BWW Review: SPANISH FILM FESTIVAL 2017: SUMMER 1993 at Palace Nova Eastend Cinemas

Reviewed by Libby Drake, Wednesday 12th April 2017

Summer 1993 opens with six-year-old Frida standing in the street looking alone and bewildered. It is the summer of 1993 and her mother has just died after a long illness, leaving her an orphan, as her father died several years before. The extended family is packing up the house and Frida is moving from Barcelona to the Catalan countryside to live with her mother's brother, Esteve, his wife, Marga, and their four-year-old daughter Anna.

Summer 1993 is a beautiful, moving and ultimately positive film about a young child dealing with grief and loss. As well as coming to terms with the loss of her family she also has to adapt to a totally new environment. As a city girl Frida (Laia Artigas) finds much about the countryside to be strange and new, the rough-cut stone of the buildings, collecting eggs from the chickens, trees to climb and trying to be accepted by the local children. Her grief is ever-present below the surface and, when she finds a statue of the Virgin Mary amongst the trees, Frida leaves gifts for her mother, for Mary to pass on. Although the film deals with loss, there is also much love and happiness.

Frida is the central character of the film but it is also very much about the new family of four, how each person adapts to the changed family situation and the relationships that develop. Esteve (David Verdaguer) throws himself wholeheartedly into the role of Frida's father. Marga (Bruna Cusi) has willingly taken in the young girl, even though this is difficult at times. Anna (Paula Robles), oblivious to the nuances of the situation, has gained a big sister.

We see other family members, the parents and sisters of Frida's mother, who all live in Barcelona. They are sad to see Frida move away but arrange weekly visits. There is a degree of tension revolving around a letter that Frida's mother wrote, but we never find out exactly what this was about. We are led to believe it was her wishes for where Frida should live.

Written and directed by Carla Simón, the film is based on her own childhood. Carla's mother died from AIDS in the summer of 1993, leaving her an orphan at the age of six. Some of the scenes are taken directly from her own life, and some are fictional. By the time she had finished the screenplay, she could no longer remember whether some scenes were made up or genuine memories.

The film is very naturalistic in style and the four central characters play a very convincing family. This was one of the greatest challenges for director Carla Simón, how to gain credible performances from two very young actors. She felt strongly that the children had to believe in what they were doing so the "family" spent many hours playing together, playing at being a family. This enabled genuine relationships to develop and for them to build memories that were used during filming. The children were not given a script in advance. Carla would explain the scene to them, get the cameras rolling and then give them a line when the time was right. The resulting depth of the four characters helps us to see so much more about them than what is merely scripted. All four performances are sensitive, heart-warming and totally believable.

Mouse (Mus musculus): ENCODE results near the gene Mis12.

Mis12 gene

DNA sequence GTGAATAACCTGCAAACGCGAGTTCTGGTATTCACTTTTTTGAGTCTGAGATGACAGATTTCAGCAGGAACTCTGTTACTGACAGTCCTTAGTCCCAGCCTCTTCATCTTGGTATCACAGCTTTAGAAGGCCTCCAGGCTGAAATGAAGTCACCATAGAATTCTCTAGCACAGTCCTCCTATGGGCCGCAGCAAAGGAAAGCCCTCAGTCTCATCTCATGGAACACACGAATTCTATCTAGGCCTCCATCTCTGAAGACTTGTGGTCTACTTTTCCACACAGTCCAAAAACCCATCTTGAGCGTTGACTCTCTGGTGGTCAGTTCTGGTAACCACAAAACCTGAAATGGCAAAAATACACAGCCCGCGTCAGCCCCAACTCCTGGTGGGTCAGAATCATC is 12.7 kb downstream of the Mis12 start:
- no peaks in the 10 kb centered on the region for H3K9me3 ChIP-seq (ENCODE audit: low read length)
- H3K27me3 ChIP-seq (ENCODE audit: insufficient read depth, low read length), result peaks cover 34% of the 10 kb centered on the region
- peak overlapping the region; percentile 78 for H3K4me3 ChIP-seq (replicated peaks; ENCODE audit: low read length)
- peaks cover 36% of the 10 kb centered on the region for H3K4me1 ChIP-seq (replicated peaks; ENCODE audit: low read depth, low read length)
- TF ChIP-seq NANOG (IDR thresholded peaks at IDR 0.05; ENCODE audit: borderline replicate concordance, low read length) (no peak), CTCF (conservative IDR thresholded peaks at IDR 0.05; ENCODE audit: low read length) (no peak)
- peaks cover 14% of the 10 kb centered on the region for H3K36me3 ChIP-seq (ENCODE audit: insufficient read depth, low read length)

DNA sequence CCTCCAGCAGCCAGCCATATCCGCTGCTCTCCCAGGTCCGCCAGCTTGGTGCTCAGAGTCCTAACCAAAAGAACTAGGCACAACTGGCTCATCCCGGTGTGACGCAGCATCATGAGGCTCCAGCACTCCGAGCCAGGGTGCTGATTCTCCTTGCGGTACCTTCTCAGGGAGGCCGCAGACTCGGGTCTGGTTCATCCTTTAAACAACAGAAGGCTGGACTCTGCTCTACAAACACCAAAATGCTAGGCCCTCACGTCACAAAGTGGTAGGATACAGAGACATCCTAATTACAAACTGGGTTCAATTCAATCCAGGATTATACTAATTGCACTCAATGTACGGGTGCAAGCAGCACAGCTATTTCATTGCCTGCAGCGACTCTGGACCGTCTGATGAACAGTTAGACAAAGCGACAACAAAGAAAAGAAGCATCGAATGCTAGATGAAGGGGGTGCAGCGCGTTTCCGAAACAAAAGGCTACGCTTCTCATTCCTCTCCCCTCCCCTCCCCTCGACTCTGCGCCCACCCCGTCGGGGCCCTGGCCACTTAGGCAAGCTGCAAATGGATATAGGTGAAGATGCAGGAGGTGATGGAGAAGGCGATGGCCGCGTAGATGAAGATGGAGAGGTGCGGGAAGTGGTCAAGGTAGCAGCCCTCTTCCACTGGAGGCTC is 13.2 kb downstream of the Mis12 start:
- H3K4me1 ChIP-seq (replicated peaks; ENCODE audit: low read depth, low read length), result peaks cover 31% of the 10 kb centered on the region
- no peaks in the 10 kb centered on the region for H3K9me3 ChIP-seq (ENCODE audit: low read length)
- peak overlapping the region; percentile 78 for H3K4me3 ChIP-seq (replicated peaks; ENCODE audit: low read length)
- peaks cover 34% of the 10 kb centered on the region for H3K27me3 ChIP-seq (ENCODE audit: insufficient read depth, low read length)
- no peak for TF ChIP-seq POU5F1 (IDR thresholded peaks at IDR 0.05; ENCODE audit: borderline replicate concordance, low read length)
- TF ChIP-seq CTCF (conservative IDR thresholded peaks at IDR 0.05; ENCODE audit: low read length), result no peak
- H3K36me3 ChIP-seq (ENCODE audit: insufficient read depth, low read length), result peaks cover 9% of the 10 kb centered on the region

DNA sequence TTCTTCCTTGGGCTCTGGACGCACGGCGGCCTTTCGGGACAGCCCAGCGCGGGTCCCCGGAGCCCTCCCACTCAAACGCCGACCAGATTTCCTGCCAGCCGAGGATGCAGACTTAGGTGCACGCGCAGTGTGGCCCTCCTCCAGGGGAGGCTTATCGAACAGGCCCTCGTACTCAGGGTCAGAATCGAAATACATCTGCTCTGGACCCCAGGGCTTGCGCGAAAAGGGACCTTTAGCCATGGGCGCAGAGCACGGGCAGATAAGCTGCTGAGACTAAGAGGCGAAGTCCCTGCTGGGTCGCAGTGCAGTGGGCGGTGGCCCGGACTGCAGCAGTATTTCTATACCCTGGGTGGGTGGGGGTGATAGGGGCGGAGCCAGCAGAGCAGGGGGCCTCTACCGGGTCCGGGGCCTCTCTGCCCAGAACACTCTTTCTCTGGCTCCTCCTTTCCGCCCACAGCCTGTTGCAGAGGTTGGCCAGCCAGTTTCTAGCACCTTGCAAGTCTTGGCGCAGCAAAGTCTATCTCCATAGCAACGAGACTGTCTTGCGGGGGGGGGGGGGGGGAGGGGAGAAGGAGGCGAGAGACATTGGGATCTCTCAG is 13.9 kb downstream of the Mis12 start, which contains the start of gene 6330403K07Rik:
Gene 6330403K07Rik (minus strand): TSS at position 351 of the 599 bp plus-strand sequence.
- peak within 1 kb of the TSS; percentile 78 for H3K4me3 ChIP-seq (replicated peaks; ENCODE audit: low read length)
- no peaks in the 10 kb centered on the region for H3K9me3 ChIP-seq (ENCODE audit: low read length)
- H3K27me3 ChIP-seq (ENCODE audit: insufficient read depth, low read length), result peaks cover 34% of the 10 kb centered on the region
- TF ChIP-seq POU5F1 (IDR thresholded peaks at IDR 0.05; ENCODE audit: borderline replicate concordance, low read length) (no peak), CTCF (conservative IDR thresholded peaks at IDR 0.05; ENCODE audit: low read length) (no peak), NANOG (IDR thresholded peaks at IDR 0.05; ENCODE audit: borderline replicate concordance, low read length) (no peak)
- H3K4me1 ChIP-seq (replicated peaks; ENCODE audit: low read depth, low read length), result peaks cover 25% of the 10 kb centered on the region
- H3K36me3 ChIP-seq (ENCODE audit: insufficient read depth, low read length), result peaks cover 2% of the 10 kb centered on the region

The two children deserve extra praise. Their performances are an absolute delight to watch, especially the four-year-old Paula Robles playing Anna, who is simply stunning. They play in the garden, dance to music and splash in the lake. The scene where Frida plays at being a mother and Anna the child is funny and beautiful, but also tell us about Frida's relationship with her own mother. There are also contrasting scenes where Frida is unkind to the trusting Anna, as she adapts to her new world.

The casting of the children was hugely important to Simón. Almost 1,000 children were seen when casting all the child roles. For Frida, Simón wanted someone who reminded her of her young self, a city-born girl with a deep inner world. Laia (Frida) was the second to last child they saw. For Anna, she sought a happy girl who conveyed sweetness and innocence. Paula Robles was the only four year old who really took to playing with them.

The pace of the film is slow and dreamy, like a lazy, sunny summer day in the country. The start is possibly too slow but, after the first ten minutes, every minute is enjoyable. Although some of the hand-held shots are a little too shaky, Santiago Racaj's cinematography is beautiful. The rural shots perfectly capture the atmosphere of a warm summer day. The shots and close-ups of the people are very intimate. Much of the story is actually told through the camera capturing the emotions and thoughts of the characters.

For her outstanding efforts, Carla Simón won the award for Best First Feature at the 2017 Berlin International Film Festival.

Those who like films of a leisurely pace, with intimate performances, are sure to enjoy this film.

Summer 1993 is featuring at Palace Nova Eastend cinemas as part of the Spanish Film Festival. It is screening at 6.30pm on Sunday 30th April and Friday 12th May.

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